ing it?



(Department of State publication 3972) Communications received commenting on the publication

502 Favorable comments_

495 Unfavorable comments_-.

7 Press and other media notices which came to the attention of the Department: Newspapers carried an editorial, news story, or serialization.-

25 Magazines reviewed or reprinted it --

10 Major radio networks carried reviews of it

2 TV network carried comments on it.

1 Syndicated columnist referred to it in his column..

? In addition to these communications, we have received approximately 20,000 letters which contained requests for copies. These inquirers made no comment concerning the publication. Such letters are returned to the senders along with copies of the publication since the Department, in the interest of economy, does not maintain filing space for such communications.

The publication was translated into Japanese. Mainichi ran it as a serial in the newspaper, and then issued it as a pamphlet. It was also translated into German and distributed widely in Germany.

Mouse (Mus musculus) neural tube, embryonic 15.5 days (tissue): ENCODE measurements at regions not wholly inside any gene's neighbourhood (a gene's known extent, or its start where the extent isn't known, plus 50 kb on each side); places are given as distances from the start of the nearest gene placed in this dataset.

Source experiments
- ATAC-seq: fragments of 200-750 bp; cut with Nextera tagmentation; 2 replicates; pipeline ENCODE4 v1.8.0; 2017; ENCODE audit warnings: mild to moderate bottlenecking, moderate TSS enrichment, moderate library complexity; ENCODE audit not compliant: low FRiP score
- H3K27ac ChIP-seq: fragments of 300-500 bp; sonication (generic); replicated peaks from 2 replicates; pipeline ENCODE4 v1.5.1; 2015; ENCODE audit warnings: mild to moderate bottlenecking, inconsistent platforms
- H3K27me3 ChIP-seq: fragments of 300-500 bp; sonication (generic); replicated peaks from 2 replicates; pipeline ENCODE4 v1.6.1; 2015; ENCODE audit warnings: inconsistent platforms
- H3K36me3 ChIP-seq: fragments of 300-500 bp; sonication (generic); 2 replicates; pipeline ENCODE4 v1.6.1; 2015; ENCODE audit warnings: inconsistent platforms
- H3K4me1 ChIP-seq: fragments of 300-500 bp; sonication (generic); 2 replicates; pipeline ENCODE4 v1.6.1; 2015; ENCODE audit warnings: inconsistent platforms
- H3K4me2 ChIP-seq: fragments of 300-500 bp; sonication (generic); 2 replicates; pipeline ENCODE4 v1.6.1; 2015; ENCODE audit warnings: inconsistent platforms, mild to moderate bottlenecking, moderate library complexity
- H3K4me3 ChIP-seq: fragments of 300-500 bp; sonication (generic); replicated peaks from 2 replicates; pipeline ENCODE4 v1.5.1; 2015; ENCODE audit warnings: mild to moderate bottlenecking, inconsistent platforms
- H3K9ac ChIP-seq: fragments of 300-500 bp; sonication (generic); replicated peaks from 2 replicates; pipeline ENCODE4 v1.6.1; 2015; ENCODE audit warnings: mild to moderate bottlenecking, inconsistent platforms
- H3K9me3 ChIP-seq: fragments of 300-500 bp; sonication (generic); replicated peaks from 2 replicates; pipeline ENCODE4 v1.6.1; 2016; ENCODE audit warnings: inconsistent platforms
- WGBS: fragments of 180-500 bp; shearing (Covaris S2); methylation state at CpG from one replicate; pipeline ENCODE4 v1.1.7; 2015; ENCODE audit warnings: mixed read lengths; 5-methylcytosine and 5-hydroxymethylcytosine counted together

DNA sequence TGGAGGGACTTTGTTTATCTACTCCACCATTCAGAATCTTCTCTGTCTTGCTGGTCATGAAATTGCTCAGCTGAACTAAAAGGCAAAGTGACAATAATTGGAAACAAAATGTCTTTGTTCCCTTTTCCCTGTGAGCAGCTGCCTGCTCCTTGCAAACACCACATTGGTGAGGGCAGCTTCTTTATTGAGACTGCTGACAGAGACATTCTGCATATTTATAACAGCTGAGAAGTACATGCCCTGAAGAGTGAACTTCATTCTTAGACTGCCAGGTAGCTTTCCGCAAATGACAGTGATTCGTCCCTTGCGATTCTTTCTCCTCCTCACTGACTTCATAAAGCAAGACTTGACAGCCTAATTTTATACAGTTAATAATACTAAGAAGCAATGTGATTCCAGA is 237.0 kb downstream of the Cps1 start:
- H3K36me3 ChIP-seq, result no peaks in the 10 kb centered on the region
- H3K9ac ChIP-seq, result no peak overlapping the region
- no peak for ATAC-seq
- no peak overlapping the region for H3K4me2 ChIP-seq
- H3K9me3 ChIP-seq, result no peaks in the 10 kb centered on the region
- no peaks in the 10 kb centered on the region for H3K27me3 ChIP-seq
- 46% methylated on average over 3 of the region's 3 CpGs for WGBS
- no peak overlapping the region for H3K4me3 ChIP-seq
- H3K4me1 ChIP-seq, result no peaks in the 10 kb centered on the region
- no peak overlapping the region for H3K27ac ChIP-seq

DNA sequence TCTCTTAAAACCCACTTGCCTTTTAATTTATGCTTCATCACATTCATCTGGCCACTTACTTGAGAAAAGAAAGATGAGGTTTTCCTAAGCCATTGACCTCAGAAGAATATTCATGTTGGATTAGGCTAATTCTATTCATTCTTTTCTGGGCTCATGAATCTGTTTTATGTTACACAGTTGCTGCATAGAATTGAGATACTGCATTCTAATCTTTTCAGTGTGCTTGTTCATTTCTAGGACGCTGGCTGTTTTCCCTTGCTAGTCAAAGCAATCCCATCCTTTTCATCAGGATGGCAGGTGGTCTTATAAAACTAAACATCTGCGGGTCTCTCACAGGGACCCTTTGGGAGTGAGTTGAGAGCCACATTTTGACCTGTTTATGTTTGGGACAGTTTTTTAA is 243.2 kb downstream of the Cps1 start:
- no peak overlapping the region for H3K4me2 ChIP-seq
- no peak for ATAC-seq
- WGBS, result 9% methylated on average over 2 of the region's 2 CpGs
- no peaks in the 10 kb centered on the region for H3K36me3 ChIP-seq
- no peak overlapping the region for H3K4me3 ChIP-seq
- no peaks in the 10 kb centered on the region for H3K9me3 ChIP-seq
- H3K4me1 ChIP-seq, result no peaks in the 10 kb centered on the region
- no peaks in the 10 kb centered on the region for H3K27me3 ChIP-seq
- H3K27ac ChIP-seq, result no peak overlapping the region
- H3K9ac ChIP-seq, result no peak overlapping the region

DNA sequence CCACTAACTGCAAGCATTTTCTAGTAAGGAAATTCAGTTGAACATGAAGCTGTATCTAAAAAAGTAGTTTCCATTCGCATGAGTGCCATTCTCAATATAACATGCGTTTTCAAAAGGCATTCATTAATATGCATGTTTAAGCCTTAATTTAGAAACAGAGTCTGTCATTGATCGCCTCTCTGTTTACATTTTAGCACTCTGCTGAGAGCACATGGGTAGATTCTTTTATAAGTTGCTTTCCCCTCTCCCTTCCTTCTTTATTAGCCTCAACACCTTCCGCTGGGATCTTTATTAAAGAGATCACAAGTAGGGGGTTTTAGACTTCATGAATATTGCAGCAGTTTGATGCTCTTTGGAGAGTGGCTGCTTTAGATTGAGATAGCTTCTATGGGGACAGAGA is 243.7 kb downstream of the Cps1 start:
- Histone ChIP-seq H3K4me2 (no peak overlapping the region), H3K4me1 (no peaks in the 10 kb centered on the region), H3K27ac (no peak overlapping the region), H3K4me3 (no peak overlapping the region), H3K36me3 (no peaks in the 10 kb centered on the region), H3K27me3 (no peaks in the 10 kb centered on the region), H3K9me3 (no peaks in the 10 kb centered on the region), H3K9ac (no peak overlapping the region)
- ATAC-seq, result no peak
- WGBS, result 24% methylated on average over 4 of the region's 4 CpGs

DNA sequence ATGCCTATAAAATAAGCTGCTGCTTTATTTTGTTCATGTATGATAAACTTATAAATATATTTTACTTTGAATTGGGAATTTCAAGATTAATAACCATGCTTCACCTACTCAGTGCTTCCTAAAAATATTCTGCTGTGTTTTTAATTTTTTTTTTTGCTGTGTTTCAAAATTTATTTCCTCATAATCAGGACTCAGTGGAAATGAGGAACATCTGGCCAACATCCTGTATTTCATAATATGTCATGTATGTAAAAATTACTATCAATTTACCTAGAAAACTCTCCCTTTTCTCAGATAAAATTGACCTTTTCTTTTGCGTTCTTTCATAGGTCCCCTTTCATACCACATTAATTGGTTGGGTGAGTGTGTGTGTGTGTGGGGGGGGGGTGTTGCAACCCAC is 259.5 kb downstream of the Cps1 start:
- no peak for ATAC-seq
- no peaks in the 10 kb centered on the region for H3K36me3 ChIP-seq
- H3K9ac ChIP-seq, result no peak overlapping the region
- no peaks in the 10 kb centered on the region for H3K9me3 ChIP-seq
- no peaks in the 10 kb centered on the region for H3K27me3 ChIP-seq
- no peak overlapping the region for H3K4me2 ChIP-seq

The following are excerpts from a few of the letters received : Tennessee

I find our Foreign Policy to be a wonderfully clear and consise statement of the foreign policy of the United States.—LUKE G. BEAUCHAMP, General Board of Education of the Methodist Church, Nashville, Tenn. New Jersey

At present I am superintendent of maintenance in one of New Jersey's large industrial concerns. Your booklet is very valuable and takes care of the need for information from a Government source to the citizens of this country, but we need more and the knowledge of these booklets, and their existence must be publicized.--JOHN F. LANG, 102 Grant Avenue, Jersey City, N. J. Massachusetts

You have done a superb job in setting forth a complex and often confusing but always highly important area of citizen concern. You have done it in a clear and interesting fashion which should go far in helping the average citizen better to understand our foreign-policy objectives, how they are determined, and where he himself fits into the total picture.—MERRILL E. Bush, American Unitarian Association, Boston, Mass.

Our Foreign Policy is inspiring and encouraging. This booklet should be distributed in scores of millions of copies. It should be put in the hands of every laboring man and woman. It should be circulated without stint in business and professional circles, and, among other things, should be put before every high-school, college, trade- and professional-school student in the country.